I’m not very invested in Ahsoka but I know a lot of fans who are, and no matter how you look at it her story in “The Wrong Jedi” was a sad one. The Clone Wars has been building up to this, and it makes the whole series more bittersweet. I’ll look back at all of Anakin’s and Ahsoka’s interactions differently now. It would all have been even more affecting if Anakin and Ahsoka had been shown in more quiet scenes of camaraderie in the past, but this is a place where The Clone Wars might be suffering from an abundance of writers. Charles Murray largely makes up for that, particularly setting up their bond in the arc’s first episode, “Sabotage.”
The last few minutes of “The Wrong Jedi” lingered on Ahsoka’s tense choice: to stay with the Order and become a Jedi Knight, or remove herself from the Order out of grief, disgust, and confusion. The offer of knighthood and the Council’s retroactive statement that this all was her (rather literal) Jedi Trial upped the stakes immensely. I was surprised at the choice she made, and it’s such a big one that I have to wonder what she’ll be doing in Season Six. Going back on her decision would cheapen the whole thing inexcusably. Maybe if she becomes a bounty hunter, or – my favorite alternative – teams up with Ventress again, she’ll get a new outfit.)
At first I thought her motivation within the episode was unclear, but it’s easy to extrapolate. The Council was so dead set against her, with no concept of “innocent until proven guilty” and too much concern for politics. Now they’re set against her best friend, who preaches but does not practice nonviolence but whose arguments against the Jedi might ring true for Ahsoka, too. Ahsoka is making the same decision Anakin will later in Revenge of the Sith, just earlier and less violently.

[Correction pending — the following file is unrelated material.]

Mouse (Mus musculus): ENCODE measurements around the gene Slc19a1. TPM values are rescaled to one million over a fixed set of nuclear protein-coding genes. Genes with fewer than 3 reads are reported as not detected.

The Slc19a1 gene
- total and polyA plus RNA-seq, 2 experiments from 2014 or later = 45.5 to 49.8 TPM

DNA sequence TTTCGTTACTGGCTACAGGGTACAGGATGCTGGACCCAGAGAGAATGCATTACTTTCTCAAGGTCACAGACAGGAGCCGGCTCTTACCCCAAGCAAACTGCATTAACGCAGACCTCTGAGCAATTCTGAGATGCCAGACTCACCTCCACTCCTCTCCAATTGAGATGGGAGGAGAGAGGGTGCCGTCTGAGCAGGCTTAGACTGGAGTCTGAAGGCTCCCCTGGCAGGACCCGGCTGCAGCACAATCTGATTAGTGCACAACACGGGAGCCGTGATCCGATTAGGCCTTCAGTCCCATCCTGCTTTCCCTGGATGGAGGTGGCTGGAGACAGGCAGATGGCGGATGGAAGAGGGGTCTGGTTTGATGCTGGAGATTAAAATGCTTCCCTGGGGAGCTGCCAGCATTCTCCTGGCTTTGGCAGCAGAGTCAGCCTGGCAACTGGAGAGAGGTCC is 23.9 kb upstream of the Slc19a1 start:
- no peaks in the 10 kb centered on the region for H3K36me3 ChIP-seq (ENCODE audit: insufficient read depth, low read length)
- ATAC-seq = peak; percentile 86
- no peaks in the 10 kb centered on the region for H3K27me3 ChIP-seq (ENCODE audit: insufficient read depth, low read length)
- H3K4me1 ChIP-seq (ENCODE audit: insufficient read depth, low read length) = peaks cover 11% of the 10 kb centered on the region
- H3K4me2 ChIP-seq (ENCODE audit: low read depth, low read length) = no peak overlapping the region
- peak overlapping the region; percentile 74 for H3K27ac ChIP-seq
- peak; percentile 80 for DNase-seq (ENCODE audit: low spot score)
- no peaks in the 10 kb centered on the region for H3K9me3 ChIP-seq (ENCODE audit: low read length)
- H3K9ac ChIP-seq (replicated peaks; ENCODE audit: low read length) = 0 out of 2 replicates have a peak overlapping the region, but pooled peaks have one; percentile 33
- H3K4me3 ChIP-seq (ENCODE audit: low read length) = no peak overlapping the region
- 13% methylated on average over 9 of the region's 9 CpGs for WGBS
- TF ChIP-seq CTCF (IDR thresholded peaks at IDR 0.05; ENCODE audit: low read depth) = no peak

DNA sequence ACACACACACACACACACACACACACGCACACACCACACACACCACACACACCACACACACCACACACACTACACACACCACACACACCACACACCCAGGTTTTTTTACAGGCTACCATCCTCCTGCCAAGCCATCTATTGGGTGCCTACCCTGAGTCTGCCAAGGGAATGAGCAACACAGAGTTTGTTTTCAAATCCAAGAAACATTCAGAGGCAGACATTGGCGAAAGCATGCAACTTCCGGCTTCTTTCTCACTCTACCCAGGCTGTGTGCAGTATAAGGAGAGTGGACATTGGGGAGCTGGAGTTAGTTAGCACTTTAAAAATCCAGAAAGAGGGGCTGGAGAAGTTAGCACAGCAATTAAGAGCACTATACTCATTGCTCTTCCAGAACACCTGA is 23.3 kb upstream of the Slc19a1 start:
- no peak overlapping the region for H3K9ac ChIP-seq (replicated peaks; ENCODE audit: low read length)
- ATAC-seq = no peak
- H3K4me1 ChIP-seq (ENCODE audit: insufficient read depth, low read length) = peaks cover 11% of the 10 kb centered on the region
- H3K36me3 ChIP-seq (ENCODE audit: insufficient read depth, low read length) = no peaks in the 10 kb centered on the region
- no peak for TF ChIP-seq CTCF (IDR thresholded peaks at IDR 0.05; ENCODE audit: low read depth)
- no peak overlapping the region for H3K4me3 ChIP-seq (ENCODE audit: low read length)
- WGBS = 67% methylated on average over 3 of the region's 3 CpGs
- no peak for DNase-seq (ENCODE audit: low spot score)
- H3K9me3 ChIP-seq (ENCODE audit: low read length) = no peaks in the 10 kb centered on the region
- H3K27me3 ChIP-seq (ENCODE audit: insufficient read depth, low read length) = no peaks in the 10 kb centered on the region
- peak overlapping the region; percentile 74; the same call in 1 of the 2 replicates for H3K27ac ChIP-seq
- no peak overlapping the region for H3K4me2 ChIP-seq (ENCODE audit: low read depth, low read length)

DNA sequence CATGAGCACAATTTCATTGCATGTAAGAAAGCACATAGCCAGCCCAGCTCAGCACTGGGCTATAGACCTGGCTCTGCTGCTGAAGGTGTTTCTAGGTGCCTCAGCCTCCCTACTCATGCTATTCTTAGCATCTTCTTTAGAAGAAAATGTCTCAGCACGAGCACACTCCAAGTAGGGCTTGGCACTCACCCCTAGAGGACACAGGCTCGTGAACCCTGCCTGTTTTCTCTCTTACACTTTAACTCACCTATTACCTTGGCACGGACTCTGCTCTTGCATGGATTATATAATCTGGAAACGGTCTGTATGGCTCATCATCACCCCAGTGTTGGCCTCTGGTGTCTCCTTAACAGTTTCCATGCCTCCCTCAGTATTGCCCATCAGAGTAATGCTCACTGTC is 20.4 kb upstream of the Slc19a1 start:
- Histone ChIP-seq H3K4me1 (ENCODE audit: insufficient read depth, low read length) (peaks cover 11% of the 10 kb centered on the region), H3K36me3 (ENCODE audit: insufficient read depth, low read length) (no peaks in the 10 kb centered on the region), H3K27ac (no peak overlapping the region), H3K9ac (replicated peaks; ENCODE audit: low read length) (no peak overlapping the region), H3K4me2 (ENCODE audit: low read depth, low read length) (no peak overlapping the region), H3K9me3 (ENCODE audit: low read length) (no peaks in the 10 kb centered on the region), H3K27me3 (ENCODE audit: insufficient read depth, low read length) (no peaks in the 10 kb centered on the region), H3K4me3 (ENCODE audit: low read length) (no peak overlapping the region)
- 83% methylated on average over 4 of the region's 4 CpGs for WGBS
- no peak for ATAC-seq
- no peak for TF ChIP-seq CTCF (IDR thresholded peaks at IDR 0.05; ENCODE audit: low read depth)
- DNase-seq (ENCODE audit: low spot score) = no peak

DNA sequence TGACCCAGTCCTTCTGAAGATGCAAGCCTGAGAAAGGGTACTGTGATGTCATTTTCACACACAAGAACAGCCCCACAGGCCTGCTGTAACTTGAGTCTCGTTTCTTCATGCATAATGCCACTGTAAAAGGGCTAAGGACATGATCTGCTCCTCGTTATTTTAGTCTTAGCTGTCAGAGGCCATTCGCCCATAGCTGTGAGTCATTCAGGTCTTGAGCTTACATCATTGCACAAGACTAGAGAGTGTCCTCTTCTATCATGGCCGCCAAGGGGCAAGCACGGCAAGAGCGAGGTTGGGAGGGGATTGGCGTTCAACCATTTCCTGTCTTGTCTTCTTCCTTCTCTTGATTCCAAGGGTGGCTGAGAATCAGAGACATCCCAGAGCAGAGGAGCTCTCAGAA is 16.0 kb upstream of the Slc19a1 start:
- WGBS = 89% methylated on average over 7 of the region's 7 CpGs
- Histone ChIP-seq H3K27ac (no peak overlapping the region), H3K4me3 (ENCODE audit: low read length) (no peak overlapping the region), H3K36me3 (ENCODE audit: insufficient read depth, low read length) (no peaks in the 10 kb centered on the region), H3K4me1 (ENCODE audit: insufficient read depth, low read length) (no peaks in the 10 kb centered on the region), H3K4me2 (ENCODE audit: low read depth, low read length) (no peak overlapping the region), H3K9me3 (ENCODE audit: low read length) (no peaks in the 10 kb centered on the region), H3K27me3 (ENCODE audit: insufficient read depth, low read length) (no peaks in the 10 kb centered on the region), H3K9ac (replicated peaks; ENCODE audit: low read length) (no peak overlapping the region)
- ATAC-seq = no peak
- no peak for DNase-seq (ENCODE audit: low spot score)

Ahsoka’s characterization took an effective turn in “The Wrong Jedi,” finally showing how her flaws are an integral part of her. She could be a loner instead of hot-headed; she goes her own way, without replicating Anakin’s rebelliousness against authority. Ahsoka does not dislike authority, but simply ignores it. Maybe she made the decision to leave the Jedi Order when she jumped into the air shaft at the end of “The Jedi Who Knew Too Much.” Historically Ahsoka is friendly but doesn’t get close to people – she left both Lux Bonteri and Riyo Chuchi (who makes a brief cameo in the courtroom) without looking back, and if Barriss was her only friend in the Temple and then she may not have much to stick around for. This episode not so much deepens as widens her characterization, and makes it more evident that she might have been a bit of an outsider all along.
A few side notes: I’m really glad the Council mentioned the shroud of the dark side and how this whole situation would have been a lot easier if they could have just sensed when a Jedi was lying. Tim Curry’s turn as Palpatine was unusual, and I’ll have to hear more to figure out if this talented actor can sound anything like Ian McDiarmid. A Sidious who doesn’t sound like Sidious talking to a Darth Maul who doesn’t sound like Darth Maul could really bother me later.
“The Wrong Jedi” featured some beautifully lit, dramatic scenes, including Barriss’ dark room, the removal of Ahsoka’s Padawan beads, and the gold-pink sunlight at the end of the episode. This was by far one of the best episodes of The Clone Wars, although it does reinforce a problematic theme in Star Wars recently brought to my attention by The Last Jedi: the women who gather around the Skywalker men tend to be killed or driven out of the limelight. Surely Ahsoka will be back in a new capacity next season, but regardless of what channel it’s on, “The Wrong Jedi” has made one thing certain: The Clone Wars will never be the same.